Ellison shows that each time the narrator feels he is free, the Brotherhood suppresses that feeling. It is ironic that the narrator continues to be in this organization that suppresses individuality when he is trying to find individuality. Ellison uses irony seen through the Brotherhood to convey his theme of invisibility. While observing Clifton selling the sambo dolls on the streets of Harlem, the narrator overhears him singing. Clifton is a black member of the Brotherhood who one day disappeared. Clifton sings about the sambo dolls, “Shake it up, shake it up!
He’s Sambo, the dancing doll…Shake him, stretch him by the neck and set him down, He’ll do the rest” (431). The symbol of the sambo doll is ironic because like the doll the narrator is being manipulated. It shows the narrators self-deception because he laughs at it even though it portrays him. It is a resemblance of the narrator because the Brotherhood tells the narrator what to do. They do not let the narrator think for himself. The manipulation of the sambo dolls portrays the way the Brotherhood toys with the narrator. Through the use of irony with the sambo doll, Ellison conveys his theme of invisibility.
While walking down the street, the narrator puts on a disguise to hide himself from Ras’ men. Ras is a militant speaker and leader of his own freedom organization. The men chase after the narrator because the narrator speaks on behalf of the Brotherhood. Ras even tells the narrator that the Brotherhood is using him, but the narrator refuses to take his advice. After walking down the streets in the disguise, several people mistake the narrator for Rinehart. Rinehart is a man who has many different identities. Surprised, the narrator says, “He was around and others like him, but I had looked past him” (493).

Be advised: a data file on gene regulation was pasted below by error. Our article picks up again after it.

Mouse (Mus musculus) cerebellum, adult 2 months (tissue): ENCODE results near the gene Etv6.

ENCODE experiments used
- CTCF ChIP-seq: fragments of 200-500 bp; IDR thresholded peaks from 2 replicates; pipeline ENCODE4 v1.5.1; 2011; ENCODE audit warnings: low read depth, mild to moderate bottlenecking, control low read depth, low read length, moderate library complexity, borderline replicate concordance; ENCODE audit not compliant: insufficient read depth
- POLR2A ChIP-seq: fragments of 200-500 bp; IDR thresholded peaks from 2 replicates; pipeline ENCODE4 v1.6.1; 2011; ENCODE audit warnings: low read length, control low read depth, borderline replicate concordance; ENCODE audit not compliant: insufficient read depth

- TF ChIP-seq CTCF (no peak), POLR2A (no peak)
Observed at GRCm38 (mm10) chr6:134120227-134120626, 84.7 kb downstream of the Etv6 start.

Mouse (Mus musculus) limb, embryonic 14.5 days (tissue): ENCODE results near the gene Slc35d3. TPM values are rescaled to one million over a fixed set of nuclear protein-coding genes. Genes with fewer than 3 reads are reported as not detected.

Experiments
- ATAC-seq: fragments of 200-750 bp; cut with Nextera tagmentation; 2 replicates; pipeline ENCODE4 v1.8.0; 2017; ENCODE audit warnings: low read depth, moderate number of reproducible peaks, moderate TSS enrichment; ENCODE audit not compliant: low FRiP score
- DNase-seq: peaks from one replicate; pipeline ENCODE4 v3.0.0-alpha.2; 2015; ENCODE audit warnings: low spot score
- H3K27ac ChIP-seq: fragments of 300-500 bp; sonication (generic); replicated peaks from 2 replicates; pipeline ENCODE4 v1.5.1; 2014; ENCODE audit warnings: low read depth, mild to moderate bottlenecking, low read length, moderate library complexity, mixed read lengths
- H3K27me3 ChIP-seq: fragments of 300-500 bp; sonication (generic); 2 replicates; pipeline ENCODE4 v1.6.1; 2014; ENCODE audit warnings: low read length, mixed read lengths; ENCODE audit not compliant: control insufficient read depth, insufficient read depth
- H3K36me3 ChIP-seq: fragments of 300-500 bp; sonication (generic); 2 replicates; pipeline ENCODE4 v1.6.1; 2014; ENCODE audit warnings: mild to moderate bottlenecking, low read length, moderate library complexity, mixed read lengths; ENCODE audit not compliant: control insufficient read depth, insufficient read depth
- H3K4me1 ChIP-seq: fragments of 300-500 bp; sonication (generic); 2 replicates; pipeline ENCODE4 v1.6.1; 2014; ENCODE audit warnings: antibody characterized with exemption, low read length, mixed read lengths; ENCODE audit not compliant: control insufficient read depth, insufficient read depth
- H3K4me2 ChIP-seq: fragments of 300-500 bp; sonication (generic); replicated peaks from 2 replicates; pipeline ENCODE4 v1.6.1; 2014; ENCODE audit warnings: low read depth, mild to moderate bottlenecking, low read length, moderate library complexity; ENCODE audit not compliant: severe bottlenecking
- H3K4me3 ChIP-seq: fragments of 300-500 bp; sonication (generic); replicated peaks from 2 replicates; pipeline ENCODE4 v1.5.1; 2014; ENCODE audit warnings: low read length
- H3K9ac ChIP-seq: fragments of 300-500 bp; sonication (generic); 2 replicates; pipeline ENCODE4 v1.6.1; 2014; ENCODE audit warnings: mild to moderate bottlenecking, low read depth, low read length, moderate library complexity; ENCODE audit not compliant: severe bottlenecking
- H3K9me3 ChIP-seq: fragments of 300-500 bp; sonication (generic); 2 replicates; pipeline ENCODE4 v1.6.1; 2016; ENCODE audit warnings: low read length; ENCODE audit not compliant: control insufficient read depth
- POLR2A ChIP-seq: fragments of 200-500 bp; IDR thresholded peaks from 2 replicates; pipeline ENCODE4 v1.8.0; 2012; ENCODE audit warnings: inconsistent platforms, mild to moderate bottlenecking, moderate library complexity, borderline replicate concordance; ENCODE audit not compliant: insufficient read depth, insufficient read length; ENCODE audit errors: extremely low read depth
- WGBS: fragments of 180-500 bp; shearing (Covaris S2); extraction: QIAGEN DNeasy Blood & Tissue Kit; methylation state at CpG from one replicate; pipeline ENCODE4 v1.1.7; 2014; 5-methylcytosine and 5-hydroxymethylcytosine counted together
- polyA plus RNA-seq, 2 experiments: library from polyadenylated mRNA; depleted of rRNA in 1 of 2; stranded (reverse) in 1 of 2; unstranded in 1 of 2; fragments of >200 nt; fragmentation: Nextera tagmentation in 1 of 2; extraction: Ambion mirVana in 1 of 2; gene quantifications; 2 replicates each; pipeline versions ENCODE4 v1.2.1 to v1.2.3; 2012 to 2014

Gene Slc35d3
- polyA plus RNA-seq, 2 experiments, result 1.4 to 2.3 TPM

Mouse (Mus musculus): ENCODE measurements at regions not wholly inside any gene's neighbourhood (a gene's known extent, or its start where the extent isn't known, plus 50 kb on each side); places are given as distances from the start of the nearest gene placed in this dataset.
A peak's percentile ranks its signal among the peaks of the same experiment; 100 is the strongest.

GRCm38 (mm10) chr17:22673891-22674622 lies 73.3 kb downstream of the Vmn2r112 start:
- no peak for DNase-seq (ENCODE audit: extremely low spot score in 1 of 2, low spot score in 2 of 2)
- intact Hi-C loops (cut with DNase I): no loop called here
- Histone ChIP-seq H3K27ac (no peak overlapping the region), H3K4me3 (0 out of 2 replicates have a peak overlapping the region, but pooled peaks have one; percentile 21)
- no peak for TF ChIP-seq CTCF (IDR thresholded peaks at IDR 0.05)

Here the narrator shows that he has looked past the reality in front of him. Later, the narrator says, “I wanted to know Rinehart and yet, I’m upset because I know I don’t have to know him, that simply becoming aware of his existence, is enough to convince me that Rinehart is real” (498). It is ironic that a man can exist without seeing him. This is important because it shows the narrator that in life people do not have to accept you for you to exist. All along the narrator is looking for acceptance in other people, but now he sees that he does not need other people to accept him.
At this instant, the narrator realizes Rinehart’s invisibility. The narrator realizes that one does not have to be known to be real. By using irony through Rinehart’s invisibility, Ellison conveys his theme of invisibility. In the end of the novel, the narrator is trapped in a sewer where he cannot see to get out. It is ironic that Ellison places the narrator in this situation. He tries to find paper to burn, but has no luck. The narrator says, “I’d have to open my brief case. In it were the only papers I had” (567). It is ironic that he has to burn these papers because each paper is a symbol of his quest for acceptance from other people.